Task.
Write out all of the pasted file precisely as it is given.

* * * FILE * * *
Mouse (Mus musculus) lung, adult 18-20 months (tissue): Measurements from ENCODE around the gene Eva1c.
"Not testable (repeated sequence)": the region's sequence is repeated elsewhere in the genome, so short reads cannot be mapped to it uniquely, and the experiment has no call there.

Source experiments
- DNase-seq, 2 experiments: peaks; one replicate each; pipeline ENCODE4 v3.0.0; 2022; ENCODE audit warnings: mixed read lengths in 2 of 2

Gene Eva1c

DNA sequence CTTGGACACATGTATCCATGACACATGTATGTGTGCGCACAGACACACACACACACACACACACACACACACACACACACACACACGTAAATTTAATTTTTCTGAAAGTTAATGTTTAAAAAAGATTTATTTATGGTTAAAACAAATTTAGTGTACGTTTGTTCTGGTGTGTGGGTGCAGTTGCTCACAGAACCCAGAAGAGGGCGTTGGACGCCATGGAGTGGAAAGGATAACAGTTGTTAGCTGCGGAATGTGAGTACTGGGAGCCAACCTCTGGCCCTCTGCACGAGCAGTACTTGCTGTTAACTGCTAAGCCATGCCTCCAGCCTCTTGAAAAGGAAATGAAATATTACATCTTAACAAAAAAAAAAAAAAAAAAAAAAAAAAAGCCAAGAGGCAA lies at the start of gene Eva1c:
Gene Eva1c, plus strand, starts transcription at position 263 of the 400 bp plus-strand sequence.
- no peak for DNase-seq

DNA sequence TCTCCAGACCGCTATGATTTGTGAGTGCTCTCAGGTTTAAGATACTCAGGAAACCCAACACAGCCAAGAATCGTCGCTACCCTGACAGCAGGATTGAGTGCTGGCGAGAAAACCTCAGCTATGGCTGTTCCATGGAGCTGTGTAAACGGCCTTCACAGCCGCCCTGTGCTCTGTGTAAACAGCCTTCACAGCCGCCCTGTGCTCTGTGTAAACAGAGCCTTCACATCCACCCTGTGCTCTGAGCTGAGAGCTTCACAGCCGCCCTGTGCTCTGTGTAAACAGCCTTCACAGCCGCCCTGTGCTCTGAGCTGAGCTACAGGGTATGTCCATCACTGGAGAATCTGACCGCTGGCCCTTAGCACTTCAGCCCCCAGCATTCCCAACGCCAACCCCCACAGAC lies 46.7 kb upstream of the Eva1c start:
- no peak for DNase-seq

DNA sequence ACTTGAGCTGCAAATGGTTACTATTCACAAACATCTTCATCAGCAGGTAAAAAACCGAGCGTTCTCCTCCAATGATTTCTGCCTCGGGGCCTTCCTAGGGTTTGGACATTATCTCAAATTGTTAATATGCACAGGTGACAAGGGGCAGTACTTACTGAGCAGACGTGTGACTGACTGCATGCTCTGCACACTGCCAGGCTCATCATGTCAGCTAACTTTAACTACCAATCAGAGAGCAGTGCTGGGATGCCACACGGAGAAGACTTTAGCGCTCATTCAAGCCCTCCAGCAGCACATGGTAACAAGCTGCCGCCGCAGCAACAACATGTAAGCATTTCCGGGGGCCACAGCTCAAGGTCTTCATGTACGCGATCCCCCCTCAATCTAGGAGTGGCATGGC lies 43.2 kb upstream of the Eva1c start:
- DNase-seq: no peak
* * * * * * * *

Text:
Mouse (Mus musculus) lung, adult 18-20 months (tissue): Measurements from ENCODE around the gene Eva1c.
"Not testable (repeated sequence)": the region's sequence is repeated elsewhere in the genome, so short reads cannot be mapped to it uniquely, and the experiment has no call there.

Source experiments
- DNase-seq, 2 experiments: peaks; one replicate each; pipeline ENCODE4 v3.0.0; 2022; ENCODE audit warnings: mixed read lengths in 2 of 2

Gene Eva1c

DNA sequence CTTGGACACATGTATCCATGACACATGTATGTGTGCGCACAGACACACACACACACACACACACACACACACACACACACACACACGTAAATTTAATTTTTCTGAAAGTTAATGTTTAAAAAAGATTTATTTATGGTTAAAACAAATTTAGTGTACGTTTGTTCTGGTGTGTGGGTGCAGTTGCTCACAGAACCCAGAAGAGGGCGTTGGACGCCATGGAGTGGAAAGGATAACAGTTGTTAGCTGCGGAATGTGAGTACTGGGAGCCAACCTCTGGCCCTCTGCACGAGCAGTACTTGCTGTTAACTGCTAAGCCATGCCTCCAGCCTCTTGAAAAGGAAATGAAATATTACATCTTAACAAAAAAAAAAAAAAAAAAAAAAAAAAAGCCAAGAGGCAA lies at the start of gene Eva1c:
Gene Eva1c, plus strand, starts transcription at position 263 of the 400 bp plus-strand sequence.
- no peak for DNase-seq

DNA sequence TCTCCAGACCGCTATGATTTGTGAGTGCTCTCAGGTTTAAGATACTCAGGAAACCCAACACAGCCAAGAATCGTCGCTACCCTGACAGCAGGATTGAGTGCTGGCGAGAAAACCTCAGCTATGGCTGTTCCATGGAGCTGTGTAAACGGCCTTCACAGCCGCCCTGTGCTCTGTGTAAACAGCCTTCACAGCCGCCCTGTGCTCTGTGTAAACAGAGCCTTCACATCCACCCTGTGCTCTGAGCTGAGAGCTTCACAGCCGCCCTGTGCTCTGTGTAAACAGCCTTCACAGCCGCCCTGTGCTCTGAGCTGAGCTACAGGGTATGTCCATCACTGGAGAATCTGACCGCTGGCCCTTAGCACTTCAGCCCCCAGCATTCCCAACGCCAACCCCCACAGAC lies 46.7 kb upstream of the Eva1c start:
- no peak for DNase-seq

DNA sequence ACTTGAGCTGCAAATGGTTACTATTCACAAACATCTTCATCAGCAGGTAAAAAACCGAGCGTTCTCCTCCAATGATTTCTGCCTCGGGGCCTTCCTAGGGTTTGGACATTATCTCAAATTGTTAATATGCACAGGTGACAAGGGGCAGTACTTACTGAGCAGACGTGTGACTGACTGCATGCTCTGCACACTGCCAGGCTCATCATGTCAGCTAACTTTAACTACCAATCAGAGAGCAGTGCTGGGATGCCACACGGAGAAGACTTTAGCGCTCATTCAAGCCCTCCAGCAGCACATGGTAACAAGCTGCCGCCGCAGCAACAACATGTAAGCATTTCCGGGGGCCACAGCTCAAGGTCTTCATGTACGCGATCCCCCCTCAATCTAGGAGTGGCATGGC lies 43.2 kb upstream of the Eva1c start:
- DNase-seq: no peak